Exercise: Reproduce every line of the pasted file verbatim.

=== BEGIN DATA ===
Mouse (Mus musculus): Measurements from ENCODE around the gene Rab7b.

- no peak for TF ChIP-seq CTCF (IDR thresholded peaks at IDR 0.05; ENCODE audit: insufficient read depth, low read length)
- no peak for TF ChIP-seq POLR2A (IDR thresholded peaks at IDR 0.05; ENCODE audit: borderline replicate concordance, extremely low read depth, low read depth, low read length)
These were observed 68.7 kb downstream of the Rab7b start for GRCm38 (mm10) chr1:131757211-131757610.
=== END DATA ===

Mouse (Mus musculus): Measurements from ENCODE around the gene Rab7b.

- no peak for TF ChIP-seq CTCF (IDR thresholded peaks at IDR 0.05; ENCODE audit: insufficient read depth, low read length)
- no peak for TF ChIP-seq POLR2A (IDR thresholded peaks at IDR 0.05; ENCODE audit: borderline replicate concordance, extremely low read depth, low read depth, low read length)
These were observed 68.7 kb downstream of the Rab7b start for GRCm38 (mm10) chr1:131757211-131757610.